Giving public readings is crucial to establishing oneself as an emerging writer. After attending a diverse array of Quebec Writers’ Federation (QWF) workshops—from food and travel writing to literary fiction—it became clear that regardless of the writing genre, workshop leaders often proffered those same words of advice. For years, I avoided ‘open mic’ nights. I slid under the table when called upon to read. In my defense, I am not alone in the belief that any form of public speaking is nightmare-inducing—regardless of the circumstances. Introverted, I’d always hoped that becoming a writer would require less speaking and more silent solitude.
Unlike the act of writing, which allows for the deletion of words before they’re read, speaking before a live audience isn’t as forgiving. There’s no delete button one can press to make oneself disappear.
So, uncharacteristically, when one of my flash fiction pieces was recently published in the My Island, My City chapbook, I accepted the invitation to read it at a gala. Since proceeds from the event would benefit the QWF’s Writers in the Community program, I reasoned that service to the cause was far more important than my own aversion to public speaking.
As I was about to leave the house on the night of the gala, my face suddenly bloated like a pufferfish, my neck erupted in itchy hives, and my nose bled. Apparently, my anxiety about the reading was manifesting itself physically.
“How can you be nervous? It’s a flash fiction story that will take you forty-eight seconds to read!” my partner said after I’d gently dissuaded him from joining me. Why was I so nervous? I was honored to be involved in the charitable event!
Then, when a roadblock prevented my cab driver from turning on de Maisonneuve Boulevard, he stopped the car. “Walk from here!” he firmly suggested. Too anxiety-ridden to protest, I passively agreed. The moment I exited the vehicle, a freak snowstorm hit. Within seconds, my freshly-coiffed hair was drenched.
Along the closed street, massive pieces of concrete lay strewn about. People loitered, examining the detritus.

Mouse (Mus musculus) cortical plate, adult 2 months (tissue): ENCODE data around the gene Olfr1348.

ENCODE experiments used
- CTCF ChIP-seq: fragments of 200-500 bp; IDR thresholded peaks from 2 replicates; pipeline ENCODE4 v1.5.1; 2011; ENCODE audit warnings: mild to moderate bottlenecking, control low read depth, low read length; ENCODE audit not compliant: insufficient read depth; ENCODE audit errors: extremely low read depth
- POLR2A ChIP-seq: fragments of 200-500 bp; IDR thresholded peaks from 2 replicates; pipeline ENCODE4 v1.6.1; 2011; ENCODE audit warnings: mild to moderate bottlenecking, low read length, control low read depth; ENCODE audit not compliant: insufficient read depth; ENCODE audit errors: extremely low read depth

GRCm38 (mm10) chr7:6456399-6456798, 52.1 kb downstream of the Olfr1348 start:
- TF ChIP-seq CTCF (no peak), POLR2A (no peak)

Inspired by the scene, I compiled mental notes for a future work of fiction.
I then realized that my imagination was partially to blame for my current state of anxiety—If not for my vivid imagination, I wouldn’t be compelled to write. If I didn’t write, I wouldn’t have to worry about giving public readings.
After wiping a snowflake from my eye, I discovered that my black mascara and eyeliner were not as waterproof as advertised.
Looking like a wet raccoon, I cut through Westmount Park, which was eerily desolate save for a lone teenaged boy smoking under a snow-covered gazebo.
I paused briefly to scratch my hives.
I reflected upon traumatic incidents from my past that contributed to my fear of appearing before an audience: during a figure skating competition in my teens, someone clapped after I completed a movement that was undeserving of applause. I scanned the audience, only to discover the culprit was my father. Distracted by his misplaced burst of applause, I fell. (Needless to say, I didn’t win that competition). From then on, I dissuaded (nay, banned) family members from attending any competitions or events that required me to appear in front of an audience. That longstanding ban has carried over to include my partner and friends.
When a recipe of mine was included in a cookbook, I was invited to prepare it on live TV during a pledge drive to benefit public television. Nervous during the shoot, I momentarily lost my ability to speak and instead, flapped my arms in a futile attempt to generate words.
Finally, I arrived at the gala venue. Soaking wet, freezing, hive-covered, my makeup smeared, my face bloated, and blood caking in my nose. While attempting to compose myself in the foyer of the church hall, I was shocked to see one of my friends enter the building. “Surprise!” she squealed upon seeing me. Moments later, another good friend showed up unexpectedly. Both explained that upon seeing my name in the ad, they’d reserved tickets to support me (and the cause)!
Chatting with them, I gradually felt my fear dissipate. Believing that friends and family were stress-inducing distractions had been a mistake. The opposite was true! Their supportive presence was comforting.
After my reading, I returned to sit with my friends in the audience, relieved that I hadn’t thoroughly embarrassed myself. Courtesy of the resulting adrenalin rush, I contemplated the advice of my writing mentors. I decided I would bravely endeavor to give public readings in the hopes of becoming an emerging writer.
My thoughts were interrupted when one of my friends gently tugged on my sleeve.
“Did you know that your sweater is on inside out?” she giggled.
Renée Cohen is a freelance writer for numerous international charitable organizations. Her personal essays, prose, and flash fiction have appeared in Accenti Magazine, Prairie Fire, Litro UK, The Globe and Mail, the Montreal Gazette, Reader’s Digest, Zvona i Nari’s ZiN Daily, Croatia, and in numerous volumes of the Canadian Authors Association anthologies, in the My Island, My City chapbook, and elsewhere. Her artwork has been exhibited in group and solo shows and featured in Montreal Writes Literary Magazine, Headlight 22, 3Elements Review, Spadina Literary Review, Flash Frontier New Zealand, and Sonic Boom Journal (India). She recently won The Fieldstone Review’s Banner Art Competition.
Photo credits: Renée Cohen (header image); Y. Pelletier (headshot)